116 Children’s Legal Rights Journal [Vol. 37: 1 2017]
lawyer should ( 1) decline the appointment; or ( 2) inform the court of the conflict and ask the
court to clarify or change the terms of the order; or ( 3) both.”220 The GAL would then not have
been in a position to argue against being cross-examined in his own case.
In seeking relief from appointment duties that cause potential conflicts, attorneys from other
jurisdictions may use the chart provided in Section IV herein to reflect on which other
individuals may be appointed to serve the non-attorney functions needed by the court. Every
jurisdiction in the U.S. has adopted some form of the Uniform Marriage and Divorce Act,
(UMDA),221 which provides for the same kinds of appointment of professional personnel as
provided for in KY. REV. STAT. 403.290 (professional advisor to the court who may provide
diagnosis and professional evaluation)222 and 403.300 (investigator who is required to investigate
and report considering custodial arrangements for the child.)223 As such, there is an
220 ABA Standard, supra note 3, at § III.A.
221 UNIF. MARRIAGE AND DIVORCE ACT § 401-10 (1974) [hereinafter UMDA].
222 UMDA § 404 (b) (“The court may seek the advice of professional personnel, whether or not employed by the
court on a regular basis. The advice given shall be in writing and made available by the court to counsel upon
request. Counsel may examine as a witness any professional personnel consulted by the court.” Further, the
comments note “the judge may call informally on experts in a variety of disciplines without subjecting them, in the
first instance, to the formal hearing process. But the experts' advice should be available to counsel for the parties so
that the judge's decision will not be based on secret information; and the parties should be able to examine the expert
as to the substance of his advice to the judge.”).
223 UMDA § 405 [Investigations and Reports] (“(a) In contested custody proceedings, and in other custody
proceedings if a parent or the child's custodian so requests, the court may order an investigation and report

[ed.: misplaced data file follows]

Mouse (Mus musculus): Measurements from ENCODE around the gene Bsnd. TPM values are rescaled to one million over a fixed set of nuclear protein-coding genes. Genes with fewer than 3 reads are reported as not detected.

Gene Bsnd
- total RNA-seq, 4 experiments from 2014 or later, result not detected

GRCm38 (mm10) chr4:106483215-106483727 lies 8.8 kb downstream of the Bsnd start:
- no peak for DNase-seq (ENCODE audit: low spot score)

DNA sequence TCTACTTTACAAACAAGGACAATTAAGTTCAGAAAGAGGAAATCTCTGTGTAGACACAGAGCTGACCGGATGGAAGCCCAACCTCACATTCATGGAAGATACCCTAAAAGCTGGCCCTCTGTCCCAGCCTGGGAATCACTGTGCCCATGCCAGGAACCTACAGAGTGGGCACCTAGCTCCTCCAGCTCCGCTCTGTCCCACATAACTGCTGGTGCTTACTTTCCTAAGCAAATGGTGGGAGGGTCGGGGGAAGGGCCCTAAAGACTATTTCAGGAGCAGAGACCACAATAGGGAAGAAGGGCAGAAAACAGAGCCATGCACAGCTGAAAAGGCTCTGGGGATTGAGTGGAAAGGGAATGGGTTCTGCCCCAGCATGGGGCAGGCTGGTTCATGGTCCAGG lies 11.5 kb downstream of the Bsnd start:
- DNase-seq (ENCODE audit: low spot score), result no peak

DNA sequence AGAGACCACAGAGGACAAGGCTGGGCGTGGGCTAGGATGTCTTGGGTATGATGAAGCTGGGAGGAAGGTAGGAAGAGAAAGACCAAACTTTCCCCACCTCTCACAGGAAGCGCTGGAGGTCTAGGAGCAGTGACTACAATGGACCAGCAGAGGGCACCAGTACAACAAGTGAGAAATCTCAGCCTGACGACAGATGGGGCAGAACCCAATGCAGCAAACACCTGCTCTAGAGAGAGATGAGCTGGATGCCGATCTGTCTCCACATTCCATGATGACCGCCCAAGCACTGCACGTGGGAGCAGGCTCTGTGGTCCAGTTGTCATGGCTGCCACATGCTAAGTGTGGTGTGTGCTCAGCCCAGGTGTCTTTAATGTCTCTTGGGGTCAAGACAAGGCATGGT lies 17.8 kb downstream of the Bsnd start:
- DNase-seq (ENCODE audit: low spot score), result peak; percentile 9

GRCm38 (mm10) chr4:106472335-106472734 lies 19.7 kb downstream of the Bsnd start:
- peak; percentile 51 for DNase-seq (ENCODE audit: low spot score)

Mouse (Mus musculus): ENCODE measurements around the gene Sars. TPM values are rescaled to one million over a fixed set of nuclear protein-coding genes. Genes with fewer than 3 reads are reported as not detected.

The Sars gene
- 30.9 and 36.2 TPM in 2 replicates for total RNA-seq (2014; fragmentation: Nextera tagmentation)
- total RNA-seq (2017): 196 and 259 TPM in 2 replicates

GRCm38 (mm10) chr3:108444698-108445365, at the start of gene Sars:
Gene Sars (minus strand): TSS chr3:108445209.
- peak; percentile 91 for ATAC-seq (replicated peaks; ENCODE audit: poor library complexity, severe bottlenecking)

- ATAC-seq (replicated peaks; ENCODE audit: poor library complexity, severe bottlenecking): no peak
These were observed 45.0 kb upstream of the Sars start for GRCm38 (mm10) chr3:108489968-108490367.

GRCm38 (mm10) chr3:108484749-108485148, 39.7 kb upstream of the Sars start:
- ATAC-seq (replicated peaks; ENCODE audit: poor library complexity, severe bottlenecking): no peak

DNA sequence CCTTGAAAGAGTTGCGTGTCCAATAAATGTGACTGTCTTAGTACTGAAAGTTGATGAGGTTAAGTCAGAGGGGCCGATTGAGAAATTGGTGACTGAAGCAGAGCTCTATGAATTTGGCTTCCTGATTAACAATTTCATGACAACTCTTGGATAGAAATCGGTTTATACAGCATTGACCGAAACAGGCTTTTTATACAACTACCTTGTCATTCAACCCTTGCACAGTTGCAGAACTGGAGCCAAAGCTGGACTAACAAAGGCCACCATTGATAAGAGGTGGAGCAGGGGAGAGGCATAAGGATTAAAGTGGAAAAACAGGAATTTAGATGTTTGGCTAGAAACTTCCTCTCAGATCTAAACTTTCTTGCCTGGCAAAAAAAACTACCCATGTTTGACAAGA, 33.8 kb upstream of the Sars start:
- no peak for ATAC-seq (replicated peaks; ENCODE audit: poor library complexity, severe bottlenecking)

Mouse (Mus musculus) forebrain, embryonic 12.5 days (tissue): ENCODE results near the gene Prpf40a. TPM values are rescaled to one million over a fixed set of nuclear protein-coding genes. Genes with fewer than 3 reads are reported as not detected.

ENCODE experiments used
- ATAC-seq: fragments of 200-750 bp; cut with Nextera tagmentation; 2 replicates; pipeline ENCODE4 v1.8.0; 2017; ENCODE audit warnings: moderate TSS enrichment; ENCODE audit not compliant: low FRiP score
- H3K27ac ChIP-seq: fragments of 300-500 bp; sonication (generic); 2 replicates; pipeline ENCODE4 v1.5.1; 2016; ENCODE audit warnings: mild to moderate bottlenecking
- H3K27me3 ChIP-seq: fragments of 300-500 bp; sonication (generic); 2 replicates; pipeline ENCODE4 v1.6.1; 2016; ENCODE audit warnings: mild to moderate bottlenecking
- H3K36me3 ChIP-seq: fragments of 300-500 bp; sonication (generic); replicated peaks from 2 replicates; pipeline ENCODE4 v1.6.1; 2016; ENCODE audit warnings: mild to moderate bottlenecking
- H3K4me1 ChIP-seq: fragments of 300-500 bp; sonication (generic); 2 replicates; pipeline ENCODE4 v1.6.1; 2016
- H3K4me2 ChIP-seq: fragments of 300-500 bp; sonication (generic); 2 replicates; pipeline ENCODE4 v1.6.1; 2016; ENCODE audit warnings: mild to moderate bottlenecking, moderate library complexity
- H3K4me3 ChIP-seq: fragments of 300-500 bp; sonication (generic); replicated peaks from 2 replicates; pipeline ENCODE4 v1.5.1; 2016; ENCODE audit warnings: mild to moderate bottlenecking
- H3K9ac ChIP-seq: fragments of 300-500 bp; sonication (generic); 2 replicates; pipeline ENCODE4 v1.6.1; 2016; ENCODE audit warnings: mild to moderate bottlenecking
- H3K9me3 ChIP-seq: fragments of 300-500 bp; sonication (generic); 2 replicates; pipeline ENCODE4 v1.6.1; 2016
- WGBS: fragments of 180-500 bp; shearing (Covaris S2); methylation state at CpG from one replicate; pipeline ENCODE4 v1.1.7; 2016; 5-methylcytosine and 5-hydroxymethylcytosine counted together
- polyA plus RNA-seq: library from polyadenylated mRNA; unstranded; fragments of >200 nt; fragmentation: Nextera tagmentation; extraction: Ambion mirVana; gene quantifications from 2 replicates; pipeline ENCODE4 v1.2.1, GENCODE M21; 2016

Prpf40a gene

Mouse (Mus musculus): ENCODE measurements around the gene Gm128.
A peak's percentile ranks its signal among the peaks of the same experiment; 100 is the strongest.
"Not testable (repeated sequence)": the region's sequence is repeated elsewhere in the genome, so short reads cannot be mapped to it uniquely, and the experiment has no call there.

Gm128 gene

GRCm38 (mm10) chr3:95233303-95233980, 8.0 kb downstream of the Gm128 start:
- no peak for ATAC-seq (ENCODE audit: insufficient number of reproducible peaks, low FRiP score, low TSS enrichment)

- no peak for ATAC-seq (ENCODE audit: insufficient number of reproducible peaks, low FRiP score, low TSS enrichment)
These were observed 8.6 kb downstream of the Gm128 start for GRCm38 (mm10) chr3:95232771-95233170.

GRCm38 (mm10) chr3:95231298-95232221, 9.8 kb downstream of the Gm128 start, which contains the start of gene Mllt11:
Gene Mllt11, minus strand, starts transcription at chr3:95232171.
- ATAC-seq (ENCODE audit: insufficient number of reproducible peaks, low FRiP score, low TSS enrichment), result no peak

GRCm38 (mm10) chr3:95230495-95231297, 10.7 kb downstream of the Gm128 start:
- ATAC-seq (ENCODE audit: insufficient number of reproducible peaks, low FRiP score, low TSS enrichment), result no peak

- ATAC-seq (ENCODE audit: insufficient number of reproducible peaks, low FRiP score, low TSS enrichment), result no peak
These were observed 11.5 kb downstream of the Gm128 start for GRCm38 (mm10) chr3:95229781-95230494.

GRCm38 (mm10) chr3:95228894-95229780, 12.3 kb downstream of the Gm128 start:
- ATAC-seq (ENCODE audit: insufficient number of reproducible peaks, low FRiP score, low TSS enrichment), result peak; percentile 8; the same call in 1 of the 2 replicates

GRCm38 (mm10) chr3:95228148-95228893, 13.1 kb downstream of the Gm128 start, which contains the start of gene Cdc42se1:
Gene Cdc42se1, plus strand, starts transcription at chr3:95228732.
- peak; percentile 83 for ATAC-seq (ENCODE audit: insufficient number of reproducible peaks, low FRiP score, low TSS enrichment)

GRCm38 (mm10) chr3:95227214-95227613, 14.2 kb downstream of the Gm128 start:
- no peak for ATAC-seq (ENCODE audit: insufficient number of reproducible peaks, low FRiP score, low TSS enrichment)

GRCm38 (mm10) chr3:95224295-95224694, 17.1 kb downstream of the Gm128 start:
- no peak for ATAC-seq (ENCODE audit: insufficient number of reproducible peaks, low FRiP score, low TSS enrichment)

concerning custodial arrangements for the child. The investigation and report may be made by [the court social
service agency, the staff of the juvenile court, the local probation or welfare department, or a private agency
employed by the court for the purpose]. (b) In preparing his report concerning a child, the investigator may consult
any person who may have information about the child and his potential custodial arrangements. Upon order of the
court, the investigator may refer the child to professional personnel for diagnosis. The investigator may consult with
and obtain information from medical, psychiatric, or other expert persons who have served the child in the past
without obtaining the consent of the parent or the child's custodian; but the child's consent must be obtained if he has
reached the age of 16, unless the court finds that he lacks mental capacity to consent. If the requirements of
subsection (c) are fulfilled, the investigator's report may be received in evidence at the hearing. (c) The court shall
mail the investigator's report to counsel and to any party not represented by counsel at least 10 days prior to the
hearing. The investigator shall make available to counsel and to any party not represented by counsel the
investigator's file of underlying data, and reports, complete texts of diagnostic reports made to the investigator
pursuant to the provisions of subsection (b), and the names and addresses of all persons whom the investigator has
consulted. Any party to the proceeding may call the investigator and any person whom he has consulted for cross-examination. A party may not waive his right of cross-examination prior to the hearing.”).